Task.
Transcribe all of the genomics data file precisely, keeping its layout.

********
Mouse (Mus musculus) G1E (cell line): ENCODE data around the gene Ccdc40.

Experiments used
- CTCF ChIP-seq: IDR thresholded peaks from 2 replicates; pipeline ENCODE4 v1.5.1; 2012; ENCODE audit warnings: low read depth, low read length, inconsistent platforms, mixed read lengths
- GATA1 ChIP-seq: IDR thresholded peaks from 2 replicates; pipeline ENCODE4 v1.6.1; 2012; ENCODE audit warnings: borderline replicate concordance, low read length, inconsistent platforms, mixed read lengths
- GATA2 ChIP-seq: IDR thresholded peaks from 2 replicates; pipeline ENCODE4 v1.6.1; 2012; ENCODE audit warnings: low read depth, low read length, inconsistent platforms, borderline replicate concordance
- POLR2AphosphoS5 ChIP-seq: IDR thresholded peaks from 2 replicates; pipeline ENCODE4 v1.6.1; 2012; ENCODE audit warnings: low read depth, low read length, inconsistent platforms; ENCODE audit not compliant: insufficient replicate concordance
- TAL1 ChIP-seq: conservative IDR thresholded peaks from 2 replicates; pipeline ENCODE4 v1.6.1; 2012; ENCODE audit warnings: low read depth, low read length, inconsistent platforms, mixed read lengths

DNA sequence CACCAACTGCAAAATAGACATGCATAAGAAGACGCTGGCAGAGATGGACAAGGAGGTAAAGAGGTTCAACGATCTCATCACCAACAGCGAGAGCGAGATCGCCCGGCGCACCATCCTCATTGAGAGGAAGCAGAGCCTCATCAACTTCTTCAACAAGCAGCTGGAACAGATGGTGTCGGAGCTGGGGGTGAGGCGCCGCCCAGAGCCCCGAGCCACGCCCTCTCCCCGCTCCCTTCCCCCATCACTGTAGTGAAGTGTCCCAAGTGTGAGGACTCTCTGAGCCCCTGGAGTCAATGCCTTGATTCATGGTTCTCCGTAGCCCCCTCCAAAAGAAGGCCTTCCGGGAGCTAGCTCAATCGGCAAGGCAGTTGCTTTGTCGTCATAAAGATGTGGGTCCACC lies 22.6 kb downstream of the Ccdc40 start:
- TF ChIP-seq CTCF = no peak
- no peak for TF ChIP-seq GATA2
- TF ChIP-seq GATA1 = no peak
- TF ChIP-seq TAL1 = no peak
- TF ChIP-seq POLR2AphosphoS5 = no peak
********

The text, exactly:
Mouse (Mus musculus) G1E (cell line): ENCODE data around the gene Ccdc40.

Experiments used
- CTCF ChIP-seq: IDR thresholded peaks from 2 replicates; pipeline ENCODE4 v1.5.1; 2012; ENCODE audit warnings: low read depth, low read length, inconsistent platforms, mixed read lengths
- GATA1 ChIP-seq: IDR thresholded peaks from 2 replicates; pipeline ENCODE4 v1.6.1; 2012; ENCODE audit warnings: borderline replicate concordance, low read length, inconsistent platforms, mixed read lengths
- GATA2 ChIP-seq: IDR thresholded peaks from 2 replicates; pipeline ENCODE4 v1.6.1; 2012; ENCODE audit warnings: low read depth, low read length, inconsistent platforms, borderline replicate concordance
- POLR2AphosphoS5 ChIP-seq: IDR thresholded peaks from 2 replicates; pipeline ENCODE4 v1.6.1; 2012; ENCODE audit warnings: low read depth, low read length, inconsistent platforms; ENCODE audit not compliant: insufficient replicate concordance
- TAL1 ChIP-seq: conservative IDR thresholded peaks from 2 replicates; pipeline ENCODE4 v1.6.1; 2012; ENCODE audit warnings: low read depth, low read length, inconsistent platforms, mixed read lengths

DNA sequence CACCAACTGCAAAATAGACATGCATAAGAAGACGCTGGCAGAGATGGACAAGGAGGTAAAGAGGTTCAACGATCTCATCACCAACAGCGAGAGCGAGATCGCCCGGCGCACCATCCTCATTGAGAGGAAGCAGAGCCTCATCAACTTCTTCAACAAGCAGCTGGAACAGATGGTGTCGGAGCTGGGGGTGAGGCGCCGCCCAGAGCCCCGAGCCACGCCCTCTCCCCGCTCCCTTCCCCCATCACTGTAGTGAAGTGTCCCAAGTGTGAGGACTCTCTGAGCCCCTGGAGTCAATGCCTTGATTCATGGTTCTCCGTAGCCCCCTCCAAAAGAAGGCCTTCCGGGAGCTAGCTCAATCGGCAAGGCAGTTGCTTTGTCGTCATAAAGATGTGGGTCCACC lies 22.6 kb downstream of the Ccdc40 start:
- TF ChIP-seq CTCF = no peak
- no peak for TF ChIP-seq GATA2
- TF ChIP-seq GATA1 = no peak
- TF ChIP-seq TAL1 = no peak
- TF ChIP-seq POLR2AphosphoS5 = no peak